Astronomers believe that our universe formed the first stars several hundred million years ago. Since then, the universe has become a star-making tour . There are now about two trillion galaxies and one trillion trillion stars. Using new methods of measuring starlight, astronomers analyzed data from NASA's Fermi Gamma-Ray Space Telescope to determine the history of star formation throughout the lifetime of the universe.
One of the main goals of the Fermi mission was to evaluate the extragalactic backlight (EBL), a cosmic nebula that consists of all the ultraviolet, visible, and infrared light stars about the history of the universe.
"With the data collected by the Fermi telescope, we were able to measure the total amount of starlight that was ever emitted," Dr. Marco Ajello, astrophysicist at Clemson University. "
" Light is emitted by stars that live in galaxies. In this way we could better understand the process of stellar evolution and gain fascinating insights into how the universe has produced its luminous content. "
Dr. Ajello and co-authors analyzed data on gamma ray signals from 739 blazars for almost nine years.
"Blazars are galaxies with supermassive black holes that are capable of releasing tightly collimated beams of high-energy particles that jump out of their galaxies at almost the speed of light through the cosmos," they explained.
"If any of these Jets is aimed directly at the earth, it is even recognizable from an extreme distance. "
Gamma-ray photons generated within the jets eventually collide with the cosmic nebula, leaving a visible impression.
This allowed astronomers to determine the density of the nebula not only at a particular location, but also in a particular place to measure time in the history of the universe.
"Gamma rays are the most energetic form of light." They are actually so energetic that their interaction with starlight has unusual consequences. When the right frequencies of light collide, they can be converted into matter by Albert Einstein's famous equation E = mc 2 "said Dr. Alberto Dominguez, astrophysicist at the Complutense University of Madrid.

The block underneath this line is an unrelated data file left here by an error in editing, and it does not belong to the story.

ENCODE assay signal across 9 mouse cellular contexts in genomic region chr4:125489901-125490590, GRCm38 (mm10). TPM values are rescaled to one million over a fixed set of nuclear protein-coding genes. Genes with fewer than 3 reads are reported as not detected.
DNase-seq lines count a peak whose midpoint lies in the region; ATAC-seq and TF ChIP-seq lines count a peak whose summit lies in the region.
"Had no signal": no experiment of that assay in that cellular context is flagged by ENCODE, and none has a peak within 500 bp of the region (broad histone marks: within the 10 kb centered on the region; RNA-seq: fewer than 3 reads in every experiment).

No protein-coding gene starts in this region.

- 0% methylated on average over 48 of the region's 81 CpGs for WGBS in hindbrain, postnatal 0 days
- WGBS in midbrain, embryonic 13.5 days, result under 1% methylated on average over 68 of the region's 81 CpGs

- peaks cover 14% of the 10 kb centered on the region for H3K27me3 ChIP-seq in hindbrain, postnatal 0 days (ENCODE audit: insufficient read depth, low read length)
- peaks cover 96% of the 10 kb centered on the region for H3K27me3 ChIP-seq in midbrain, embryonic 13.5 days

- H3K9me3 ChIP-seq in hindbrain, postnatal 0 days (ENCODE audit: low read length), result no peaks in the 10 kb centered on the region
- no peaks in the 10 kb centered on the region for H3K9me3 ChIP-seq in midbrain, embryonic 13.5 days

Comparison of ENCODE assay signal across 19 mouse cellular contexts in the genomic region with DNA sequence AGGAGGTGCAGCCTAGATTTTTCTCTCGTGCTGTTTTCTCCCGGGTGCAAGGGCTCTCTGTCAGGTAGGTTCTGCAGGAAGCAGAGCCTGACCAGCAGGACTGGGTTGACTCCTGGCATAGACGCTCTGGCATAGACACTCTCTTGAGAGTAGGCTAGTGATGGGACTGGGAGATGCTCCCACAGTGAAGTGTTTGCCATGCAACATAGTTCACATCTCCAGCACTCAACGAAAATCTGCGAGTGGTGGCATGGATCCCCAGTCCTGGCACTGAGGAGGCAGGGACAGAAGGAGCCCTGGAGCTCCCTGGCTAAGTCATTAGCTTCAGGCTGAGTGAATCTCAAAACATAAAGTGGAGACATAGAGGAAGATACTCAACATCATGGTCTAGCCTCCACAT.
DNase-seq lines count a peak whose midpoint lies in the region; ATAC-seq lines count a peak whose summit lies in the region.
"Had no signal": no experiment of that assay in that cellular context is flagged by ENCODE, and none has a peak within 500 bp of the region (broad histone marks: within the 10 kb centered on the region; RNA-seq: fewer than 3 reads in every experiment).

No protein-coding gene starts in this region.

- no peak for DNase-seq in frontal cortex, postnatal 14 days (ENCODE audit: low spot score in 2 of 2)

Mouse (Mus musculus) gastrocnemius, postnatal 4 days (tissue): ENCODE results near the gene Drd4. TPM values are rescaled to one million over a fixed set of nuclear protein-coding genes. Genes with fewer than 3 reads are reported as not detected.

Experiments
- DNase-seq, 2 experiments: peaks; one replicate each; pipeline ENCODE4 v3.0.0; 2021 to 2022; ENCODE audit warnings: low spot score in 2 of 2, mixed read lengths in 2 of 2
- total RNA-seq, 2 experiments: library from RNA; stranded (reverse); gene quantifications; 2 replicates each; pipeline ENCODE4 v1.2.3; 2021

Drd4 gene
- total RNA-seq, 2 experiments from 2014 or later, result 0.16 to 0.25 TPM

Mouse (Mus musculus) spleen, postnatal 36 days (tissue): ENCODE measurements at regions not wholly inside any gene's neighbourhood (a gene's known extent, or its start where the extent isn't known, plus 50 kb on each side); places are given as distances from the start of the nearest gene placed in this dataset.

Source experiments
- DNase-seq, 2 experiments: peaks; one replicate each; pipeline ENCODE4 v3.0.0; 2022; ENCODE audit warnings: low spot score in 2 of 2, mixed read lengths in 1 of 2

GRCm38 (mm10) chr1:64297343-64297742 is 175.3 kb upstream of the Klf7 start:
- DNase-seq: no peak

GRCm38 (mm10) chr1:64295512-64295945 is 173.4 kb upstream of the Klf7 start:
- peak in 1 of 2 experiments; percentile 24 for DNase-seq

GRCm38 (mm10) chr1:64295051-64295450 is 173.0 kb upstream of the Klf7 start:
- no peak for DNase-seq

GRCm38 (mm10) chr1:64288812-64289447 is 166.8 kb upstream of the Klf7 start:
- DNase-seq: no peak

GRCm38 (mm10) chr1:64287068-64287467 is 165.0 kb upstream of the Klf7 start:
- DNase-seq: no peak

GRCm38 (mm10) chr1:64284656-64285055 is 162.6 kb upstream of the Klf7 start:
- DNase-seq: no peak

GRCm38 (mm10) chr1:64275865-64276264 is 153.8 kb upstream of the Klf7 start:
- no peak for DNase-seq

Beam photons moving through a fog of starlight move are likely to be absorbed, "added Ajello.
"By measuring how many photons were absorbed, we were able to measure how thick the fog was and also measure how much light was present over the entire wavelength range. "
According to the new measurement, the number of photons – particles of visible light – that reach space after being irradiated by stars is 4 *. 10 84 .
"By using blazars at different distances from us, we measured all starlight at different times," Dr. Vaidehi Paliya, postdoctoral fellow at Clemson University.
We Measured the Tota The starlight of every epoch-a billion years ago, two billion years ago, six billion years ago, and so on-until the formation of stars. "
" This enabled us to reconstruct the EBL and determine the star-history of the Universe in a more effective manner than previously achieved.
The study was published in the journal Science .
published. S. Abdollahi et al. . (The Fermi-LAT collaboration). 2018. A gamma-ray determination of the history of star formation of the universe. Science 362 (6418): 1031-1034; doi: 10.1126 / science.aat8123